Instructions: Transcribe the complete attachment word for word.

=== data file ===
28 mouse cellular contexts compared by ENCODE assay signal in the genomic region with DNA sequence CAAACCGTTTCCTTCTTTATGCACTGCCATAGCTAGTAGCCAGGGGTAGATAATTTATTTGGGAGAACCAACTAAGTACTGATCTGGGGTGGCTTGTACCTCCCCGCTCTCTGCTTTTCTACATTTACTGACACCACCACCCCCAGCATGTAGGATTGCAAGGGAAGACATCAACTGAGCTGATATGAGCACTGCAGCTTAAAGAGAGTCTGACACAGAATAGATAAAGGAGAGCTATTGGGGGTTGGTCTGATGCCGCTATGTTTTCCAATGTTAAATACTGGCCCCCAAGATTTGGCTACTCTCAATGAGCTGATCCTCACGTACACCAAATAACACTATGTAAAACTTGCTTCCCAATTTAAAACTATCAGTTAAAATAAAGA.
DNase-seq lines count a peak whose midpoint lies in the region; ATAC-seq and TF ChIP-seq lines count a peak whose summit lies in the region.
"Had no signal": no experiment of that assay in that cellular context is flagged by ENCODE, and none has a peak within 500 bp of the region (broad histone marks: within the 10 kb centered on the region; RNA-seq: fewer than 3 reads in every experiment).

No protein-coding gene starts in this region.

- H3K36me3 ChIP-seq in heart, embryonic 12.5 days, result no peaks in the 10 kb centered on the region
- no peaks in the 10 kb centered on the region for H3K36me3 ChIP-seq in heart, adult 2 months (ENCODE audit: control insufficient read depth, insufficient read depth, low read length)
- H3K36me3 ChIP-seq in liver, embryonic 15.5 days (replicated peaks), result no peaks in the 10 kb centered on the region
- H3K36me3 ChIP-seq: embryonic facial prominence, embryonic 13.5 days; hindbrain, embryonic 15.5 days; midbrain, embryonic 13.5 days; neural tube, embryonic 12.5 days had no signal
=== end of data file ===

28 mouse cellular contexts compared by ENCODE assay signal in the genomic region with DNA sequence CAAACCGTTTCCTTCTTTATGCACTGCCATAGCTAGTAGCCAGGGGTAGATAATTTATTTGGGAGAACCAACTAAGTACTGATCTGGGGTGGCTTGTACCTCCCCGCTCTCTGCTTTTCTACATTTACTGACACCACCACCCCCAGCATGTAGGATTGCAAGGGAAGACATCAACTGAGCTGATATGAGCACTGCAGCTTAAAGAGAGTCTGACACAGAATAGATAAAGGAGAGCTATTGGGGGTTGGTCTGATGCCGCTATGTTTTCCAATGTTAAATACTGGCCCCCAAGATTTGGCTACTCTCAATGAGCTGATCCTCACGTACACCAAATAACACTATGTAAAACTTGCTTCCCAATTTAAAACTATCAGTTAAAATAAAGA.
DNase-seq lines count a peak whose midpoint lies in the region; ATAC-seq and TF ChIP-seq lines count a peak whose summit lies in the region.
"Had no signal": no experiment of that assay in that cellular context is flagged by ENCODE, and none has a peak within 500 bp of the region (broad histone marks: within the 10 kb centered on the region; RNA-seq: fewer than 3 reads in every experiment).

No protein-coding gene starts in this region.

- H3K36me3 ChIP-seq in heart, embryonic 12.5 days, result no peaks in the 10 kb centered on the region
- no peaks in the 10 kb centered on the region for H3K36me3 ChIP-seq in heart, adult 2 months (ENCODE audit: control insufficient read depth, insufficient read depth, low read length)
- H3K36me3 ChIP-seq in liver, embryonic 15.5 days (replicated peaks), result no peaks in the 10 kb centered on the region
- H3K36me3 ChIP-seq: embryonic facial prominence, embryonic 13.5 days; hindbrain, embryonic 15.5 days; midbrain, embryonic 13.5 days; neural tube, embryonic 12.5 days had no signal